Top positive review
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On often overlooked treat of an album.
on 9 August 2015
'Hergest Ridge' is, in my opinion, an often overlooked gem in the early firmament of Mr Oldfields oeuvre.
The second album to be released by Oldfield (in 1974), it followed on from the ground-breaking and incredibly successful 'Tubular Bells' (TB); it's usually to be found fully and firmly in its elder siblings shadow.
Hergest Ridge is, for those who didn't know or realise, a large elongated hill which traverses the England-Welsh border. The cover from the album features scenery from the Ridge as well as an Itish Woolfhound (apparently called Bootleg) on the LP label cover.
Mike Oldfield retreated from the overwhelming public attention he received after Tubular Bells was released, and lived near to the ridge during the process for this second album.
If your interest is to find note-by-note reviews on the album; all ithat s required is a quick web search, and if that is your interest then it might be best to move on to another review now.
For me, this (2010 reissue) mix is subtle, evocative and full of depth and 'flavour', showing the multi instrumentalist at his absolute best.
The two movements open and widen the ground laid down by TB, but enhance it, further defining it in subtle but important ways.
Listening to both TB and HR back to back gives an extra dimension to both and is a sonic treat. Listen to HR on its own and you can sink into the myriad tone and phrases that the artist weaves around you in a subtle but impressive manner.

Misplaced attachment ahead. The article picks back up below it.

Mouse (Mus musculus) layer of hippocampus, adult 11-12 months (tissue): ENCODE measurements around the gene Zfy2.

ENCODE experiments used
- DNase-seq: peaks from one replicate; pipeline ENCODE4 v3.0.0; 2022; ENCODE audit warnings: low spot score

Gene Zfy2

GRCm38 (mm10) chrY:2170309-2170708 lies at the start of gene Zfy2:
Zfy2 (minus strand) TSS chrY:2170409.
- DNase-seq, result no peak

The mix and audio quality of this issue is clear and warm and, as is often the case with his work, Oldfield's playing is sublime.
If TB is a tour de force, then Hergest Ridge is a subtle reinforcement of the genre of music that (perhaps apart from Jarre) is Oldfirld's alone.
In the 1970's, these early Oldfield albums were astounding, unexpected, revolutionary, and even today, settling down to listen to Hergest Ridge and rediscovering such a sharply realised work is an audio treat - on this specific version you also have bonus tracks of 'In Dulci Jubilo' and 'Spanish Tune'.
Both are great songs but I prefer to listen to the album as originally intended and, if I have the time, in tandem with Tubular Bells.
So, for me, this is a must-have album. Overlooked and in shadow, this younger sibling is well worth the investment of time and money.